Value of NYC Construction Starts Rises 44 Percent in 2018: Dodge


New York City construction activity was up nearly 50 percent in the first half of 2018 even as it slid slightly nationwide, according to data released by Dodge Data & Analytics.

After a slowdown last year, the value of construction starts in the New York metropolitan area shot up 44 percent to $16.14 billion, from $11.19 billion in the first half of 2017. New York City’s big construction boom was driven largely by an 83 percent jump in commercial development, Dodge numbers show.

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The dollar volume of new office construction starts in the New York City area increased 114 percent in the first six months of this year. But those numbers were still down 25 percent from 2015, when city builders began construction on 76 million square feet of commercial and residential projects, hitting the highest level of new construction in nearly half a century.

“New York City had a booming construction market in 2015, and then we saw a pullback take place,” Robert Murray, the chief economist at Dodge, told Commercial Observer. “So even though we are looking at improvement for the first six months of the year for the New York City market, you can attribute a lot of that to the impact of several very large projects in the first six months of the year. It will still be an up year for construction and multifamily starts in the New York City area. But it’s unlikely that it will reach the record high amount it achieved in 2015.”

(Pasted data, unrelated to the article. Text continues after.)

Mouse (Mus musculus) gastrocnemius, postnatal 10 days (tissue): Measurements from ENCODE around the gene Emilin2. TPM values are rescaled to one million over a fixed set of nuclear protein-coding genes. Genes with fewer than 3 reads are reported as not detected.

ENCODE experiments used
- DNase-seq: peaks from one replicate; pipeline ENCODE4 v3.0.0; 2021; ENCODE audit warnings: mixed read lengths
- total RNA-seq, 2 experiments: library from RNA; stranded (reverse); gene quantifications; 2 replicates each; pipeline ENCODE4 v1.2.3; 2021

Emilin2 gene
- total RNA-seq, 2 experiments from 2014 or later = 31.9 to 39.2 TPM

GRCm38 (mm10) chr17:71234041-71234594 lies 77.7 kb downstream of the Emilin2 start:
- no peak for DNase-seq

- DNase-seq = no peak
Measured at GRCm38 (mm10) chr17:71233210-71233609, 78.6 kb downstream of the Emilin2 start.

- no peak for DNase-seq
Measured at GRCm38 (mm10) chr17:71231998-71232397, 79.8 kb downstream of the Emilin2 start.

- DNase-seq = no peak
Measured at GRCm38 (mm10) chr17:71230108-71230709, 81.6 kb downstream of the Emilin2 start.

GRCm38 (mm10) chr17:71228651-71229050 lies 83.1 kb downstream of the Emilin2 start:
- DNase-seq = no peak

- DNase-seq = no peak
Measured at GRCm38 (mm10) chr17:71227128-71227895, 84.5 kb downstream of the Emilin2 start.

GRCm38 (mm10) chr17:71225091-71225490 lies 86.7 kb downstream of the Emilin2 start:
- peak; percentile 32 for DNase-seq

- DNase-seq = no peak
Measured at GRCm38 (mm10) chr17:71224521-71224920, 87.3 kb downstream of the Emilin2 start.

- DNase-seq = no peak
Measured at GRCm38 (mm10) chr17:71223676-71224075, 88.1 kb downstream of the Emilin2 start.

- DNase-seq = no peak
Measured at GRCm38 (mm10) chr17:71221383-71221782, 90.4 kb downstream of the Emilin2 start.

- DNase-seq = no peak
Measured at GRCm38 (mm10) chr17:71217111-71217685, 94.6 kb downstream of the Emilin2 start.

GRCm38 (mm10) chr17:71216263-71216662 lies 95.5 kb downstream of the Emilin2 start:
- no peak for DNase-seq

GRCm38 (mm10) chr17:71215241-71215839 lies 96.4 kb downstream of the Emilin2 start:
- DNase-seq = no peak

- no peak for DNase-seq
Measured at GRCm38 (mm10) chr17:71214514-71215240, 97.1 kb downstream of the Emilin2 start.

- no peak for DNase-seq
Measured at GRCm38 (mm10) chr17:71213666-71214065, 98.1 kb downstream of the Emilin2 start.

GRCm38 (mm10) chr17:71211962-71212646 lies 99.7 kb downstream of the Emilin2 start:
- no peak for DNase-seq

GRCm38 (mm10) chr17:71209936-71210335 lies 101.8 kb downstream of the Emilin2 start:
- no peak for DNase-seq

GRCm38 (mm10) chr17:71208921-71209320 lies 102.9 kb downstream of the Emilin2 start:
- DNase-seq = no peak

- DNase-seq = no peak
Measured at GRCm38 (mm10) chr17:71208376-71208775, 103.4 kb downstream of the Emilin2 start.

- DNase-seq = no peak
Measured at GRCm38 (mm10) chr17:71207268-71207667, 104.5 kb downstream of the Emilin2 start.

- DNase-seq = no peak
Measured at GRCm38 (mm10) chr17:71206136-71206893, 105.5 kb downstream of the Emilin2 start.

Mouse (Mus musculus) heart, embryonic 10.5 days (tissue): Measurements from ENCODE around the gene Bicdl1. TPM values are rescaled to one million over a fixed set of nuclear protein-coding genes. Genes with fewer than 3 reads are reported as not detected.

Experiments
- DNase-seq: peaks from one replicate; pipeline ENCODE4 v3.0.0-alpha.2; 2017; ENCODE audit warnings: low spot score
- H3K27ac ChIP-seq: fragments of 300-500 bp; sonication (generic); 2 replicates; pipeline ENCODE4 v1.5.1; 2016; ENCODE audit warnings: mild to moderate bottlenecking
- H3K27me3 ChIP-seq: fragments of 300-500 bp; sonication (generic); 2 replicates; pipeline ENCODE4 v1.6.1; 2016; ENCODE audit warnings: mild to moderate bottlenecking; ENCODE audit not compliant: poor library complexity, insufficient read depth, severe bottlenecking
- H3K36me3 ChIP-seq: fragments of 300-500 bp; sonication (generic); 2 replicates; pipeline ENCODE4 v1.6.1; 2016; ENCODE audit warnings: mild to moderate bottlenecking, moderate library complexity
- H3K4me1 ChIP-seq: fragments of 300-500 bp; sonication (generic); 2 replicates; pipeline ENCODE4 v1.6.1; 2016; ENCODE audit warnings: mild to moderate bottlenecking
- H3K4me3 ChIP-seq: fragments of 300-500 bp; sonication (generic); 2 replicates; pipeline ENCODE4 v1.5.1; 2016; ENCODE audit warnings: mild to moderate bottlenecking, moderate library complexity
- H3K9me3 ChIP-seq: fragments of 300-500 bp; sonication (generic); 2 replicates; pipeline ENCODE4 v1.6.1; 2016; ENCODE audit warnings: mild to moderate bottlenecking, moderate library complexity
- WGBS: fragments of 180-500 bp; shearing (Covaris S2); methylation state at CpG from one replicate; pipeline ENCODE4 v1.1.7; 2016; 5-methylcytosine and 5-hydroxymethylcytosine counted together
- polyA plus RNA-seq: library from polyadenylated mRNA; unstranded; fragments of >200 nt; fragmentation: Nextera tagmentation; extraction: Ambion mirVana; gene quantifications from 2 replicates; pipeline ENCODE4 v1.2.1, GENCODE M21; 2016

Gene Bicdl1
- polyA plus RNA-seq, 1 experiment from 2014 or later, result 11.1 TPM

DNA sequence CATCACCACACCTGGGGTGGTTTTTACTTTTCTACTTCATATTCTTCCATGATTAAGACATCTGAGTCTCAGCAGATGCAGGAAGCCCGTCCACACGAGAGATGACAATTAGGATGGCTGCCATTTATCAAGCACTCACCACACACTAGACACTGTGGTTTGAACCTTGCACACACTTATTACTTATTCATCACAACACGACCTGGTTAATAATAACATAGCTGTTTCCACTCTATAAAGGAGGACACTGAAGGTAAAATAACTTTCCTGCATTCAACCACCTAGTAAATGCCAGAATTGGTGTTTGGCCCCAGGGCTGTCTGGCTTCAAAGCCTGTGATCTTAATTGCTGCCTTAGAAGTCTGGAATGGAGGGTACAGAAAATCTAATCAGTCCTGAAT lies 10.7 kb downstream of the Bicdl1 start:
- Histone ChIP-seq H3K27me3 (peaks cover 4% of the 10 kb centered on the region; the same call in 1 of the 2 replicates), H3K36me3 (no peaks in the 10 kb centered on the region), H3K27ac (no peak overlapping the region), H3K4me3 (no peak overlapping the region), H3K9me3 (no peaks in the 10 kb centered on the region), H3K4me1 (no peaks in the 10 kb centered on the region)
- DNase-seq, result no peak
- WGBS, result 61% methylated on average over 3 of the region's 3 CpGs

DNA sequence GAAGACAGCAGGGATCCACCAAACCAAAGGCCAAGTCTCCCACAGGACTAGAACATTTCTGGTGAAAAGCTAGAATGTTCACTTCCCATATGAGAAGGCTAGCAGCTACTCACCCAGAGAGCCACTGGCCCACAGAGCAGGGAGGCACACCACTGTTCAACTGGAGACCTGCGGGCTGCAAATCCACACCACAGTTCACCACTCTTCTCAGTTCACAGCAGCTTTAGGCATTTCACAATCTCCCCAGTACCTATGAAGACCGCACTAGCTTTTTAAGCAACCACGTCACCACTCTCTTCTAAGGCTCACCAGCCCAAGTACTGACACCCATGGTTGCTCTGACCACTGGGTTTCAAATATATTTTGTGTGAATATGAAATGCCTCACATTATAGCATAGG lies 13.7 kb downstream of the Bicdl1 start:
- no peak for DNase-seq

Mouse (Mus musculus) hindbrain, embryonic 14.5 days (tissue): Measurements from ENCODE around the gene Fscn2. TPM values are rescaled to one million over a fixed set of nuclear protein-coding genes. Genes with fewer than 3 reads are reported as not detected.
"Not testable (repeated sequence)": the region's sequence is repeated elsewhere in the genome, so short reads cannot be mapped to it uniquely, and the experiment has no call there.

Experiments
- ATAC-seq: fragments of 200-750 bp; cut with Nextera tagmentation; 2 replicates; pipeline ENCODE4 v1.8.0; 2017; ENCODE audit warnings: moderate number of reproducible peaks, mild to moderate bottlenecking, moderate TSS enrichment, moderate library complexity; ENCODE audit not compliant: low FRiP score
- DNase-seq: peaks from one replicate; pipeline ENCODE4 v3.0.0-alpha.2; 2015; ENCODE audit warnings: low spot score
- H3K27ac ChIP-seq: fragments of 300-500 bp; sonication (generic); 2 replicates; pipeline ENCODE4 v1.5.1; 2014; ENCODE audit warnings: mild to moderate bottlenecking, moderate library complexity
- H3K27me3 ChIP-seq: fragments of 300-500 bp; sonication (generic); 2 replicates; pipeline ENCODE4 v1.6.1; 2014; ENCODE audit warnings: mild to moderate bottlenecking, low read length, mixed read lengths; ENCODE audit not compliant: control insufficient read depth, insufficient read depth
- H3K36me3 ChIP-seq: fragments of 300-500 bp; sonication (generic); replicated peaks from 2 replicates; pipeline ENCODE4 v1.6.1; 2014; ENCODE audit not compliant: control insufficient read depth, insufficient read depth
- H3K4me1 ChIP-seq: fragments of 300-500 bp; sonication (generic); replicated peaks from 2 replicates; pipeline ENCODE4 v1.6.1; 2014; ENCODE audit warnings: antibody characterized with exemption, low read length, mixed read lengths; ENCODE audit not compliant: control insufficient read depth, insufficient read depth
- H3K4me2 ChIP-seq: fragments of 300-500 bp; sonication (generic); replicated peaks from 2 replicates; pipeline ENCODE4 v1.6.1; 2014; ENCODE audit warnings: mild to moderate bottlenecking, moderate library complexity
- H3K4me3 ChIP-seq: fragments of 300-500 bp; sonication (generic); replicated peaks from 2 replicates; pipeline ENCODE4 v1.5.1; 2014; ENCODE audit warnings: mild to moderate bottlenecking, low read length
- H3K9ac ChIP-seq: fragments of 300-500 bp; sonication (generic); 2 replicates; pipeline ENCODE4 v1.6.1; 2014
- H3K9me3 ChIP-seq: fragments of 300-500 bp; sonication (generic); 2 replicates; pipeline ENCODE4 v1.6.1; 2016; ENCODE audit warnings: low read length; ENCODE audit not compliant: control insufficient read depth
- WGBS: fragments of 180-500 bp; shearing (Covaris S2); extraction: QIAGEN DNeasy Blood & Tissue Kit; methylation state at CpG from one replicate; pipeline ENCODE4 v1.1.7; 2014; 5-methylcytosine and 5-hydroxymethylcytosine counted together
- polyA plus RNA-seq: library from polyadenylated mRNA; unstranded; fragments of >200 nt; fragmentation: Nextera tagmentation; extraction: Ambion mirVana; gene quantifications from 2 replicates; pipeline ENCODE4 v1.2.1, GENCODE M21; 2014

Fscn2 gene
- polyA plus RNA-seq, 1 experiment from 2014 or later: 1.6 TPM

Developers broke ground on several big office developments during the first half of 2018, including Tishman Speyer’s $1.8 billion supertall, The Spiralin Hudson Yards, the $480 million office addition to Cove Property Group’s adjacent Hudson Commons building, and the $300 million One Willoughby Square commercial tower by JEMB Realty in Downtown Brooklyn.

Hotel construction is also having a banner year in and around the five boroughs, growing 246 percent year-over-year in the first half of the year. Three major hospitality projects under construction near Times Square helped contribute: Tribeach Holdings’ $300 million Riu Hotel, the $180 million Margaritaville Resort Times Square and the $125 million Hard Rock Hotel.

Murray attributed the commercial development numbers to a strong economic climate and the rollback of Dodd–Frank Wall Street Reform and Consumer Protection Act regulations, which have prompted banks to loosen their lending standards for residential and commercial projects.

The value of multifamily construction projects that broke ground also rose 22 percent from the first half of 2017. Dodge found that 15 projects valued at more than $100 million apiece kicked off construction in the first half of 2018, including the $700 million City View Tower, the $550 million Queens Plaza Park apartments (both in Long Island City, Queens), and the $232 million Journal Squared 2 tower in Jersey City, N.J.